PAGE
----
What has been called the liberal left wing of the party is slowly, but by no means surely, assuming the primacy of the party nationwide. This ascendancy is being powered by the popularity of figures like Bernie Sanders who advocate a vein of democratic socialism (which is actually liberal and left wing), meaning nominative determinism is taking place in American politics, a rare sight.

This shift is also evident in the Californian Democratic division, further highlighting the state as a microcosm of the national base. California’s microcosmic relevance is nothing new for the state. After all, they’ve elected celebrities to the governorship twice. If nothing else these elections microcosmically processed the nations primary requirement for electoral success – recognition.

Mr. Bauman has been politically frustrated by the Ellis’ challenge, asserting that “Ellis cannot accept that she lost the election…She’s willing to allow the party to be torn asunder in an effort to prove that she really did win.” This squabble is having an impact on the state party as a whole. As Betty T. Yee, the Democratic State Controller (Chief Financial Officer) said recently, “If we don’t do our work to really heal our divide, we are going to miss our chance to motivate Democrats.”

Interestingly, both Bauman and Yee, much like their national brethren, seem much more concerned with obfuscating the democratic divide than facing it. The divide between moderate democrats, which are as I said, essentially conservatives, and the liberal Democrats, which are essentially the moderate left, is the only real political divide in the whole country. Does the country continue to function on behalf of the perversely concentrated wealth at the very top? Or must the citizenry force dilution of this greed with a shift to the left? The desire to keep avoiding the only political discussion worth having in this country is masochistic. After all, the anxious and the desperate cannot be trusted to vote in their best interests.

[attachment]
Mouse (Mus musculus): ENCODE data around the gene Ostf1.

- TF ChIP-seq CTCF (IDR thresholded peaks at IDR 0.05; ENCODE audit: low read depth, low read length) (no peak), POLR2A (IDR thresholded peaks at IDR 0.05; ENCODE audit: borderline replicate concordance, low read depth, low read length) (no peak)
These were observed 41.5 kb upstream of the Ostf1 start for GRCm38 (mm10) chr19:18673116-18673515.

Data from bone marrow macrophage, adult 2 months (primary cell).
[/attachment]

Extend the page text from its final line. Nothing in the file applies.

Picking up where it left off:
Ms Ellis ran her campaign against Mr. Bauman as an outsider. Ellis previously worked as the executive director of Emerge California, an organization that recruits and trains women to run for political office. Evidently none of these recruits were as good as Ellis herself. Ellis’s campaign promise and slogan was: “Giving the Democratic Party Back to the People.” With the support of Bernie Sanders, her challenge became rapidly serious, and if not for the narrow loss, she would have been the first African-American to lead the party in California.

The Californian Democratic Party needs to decide quickly, whether it will face facts and engage in the real discussion of the age, or if it will simply brush the argument under the rug as their national counterparts have. The latter is not without its attraction however, as California will be pivotal if the Democrats are to wrangle an advantage from President Trump’s unpopularity and take control of the house. There are 7 congressional seats currently in Republican hands up for grabs, mostly in Southern California.  The Democrats need to win 24 seats from Republicans if they are to take control of the house. There is good reason for hope as well - Hillary Clinton beat Trump in all 7 districts in the 2016 election, including Orange Country, which hadn’t been won by a Democrat since FDR.

What can be said for sure is that if you’re a Democrat interested in the integrity and direction of your party, there is no use watching Capitol Hill. The destiny of the Democratic Party is manifest – “Go West, young man, go West”.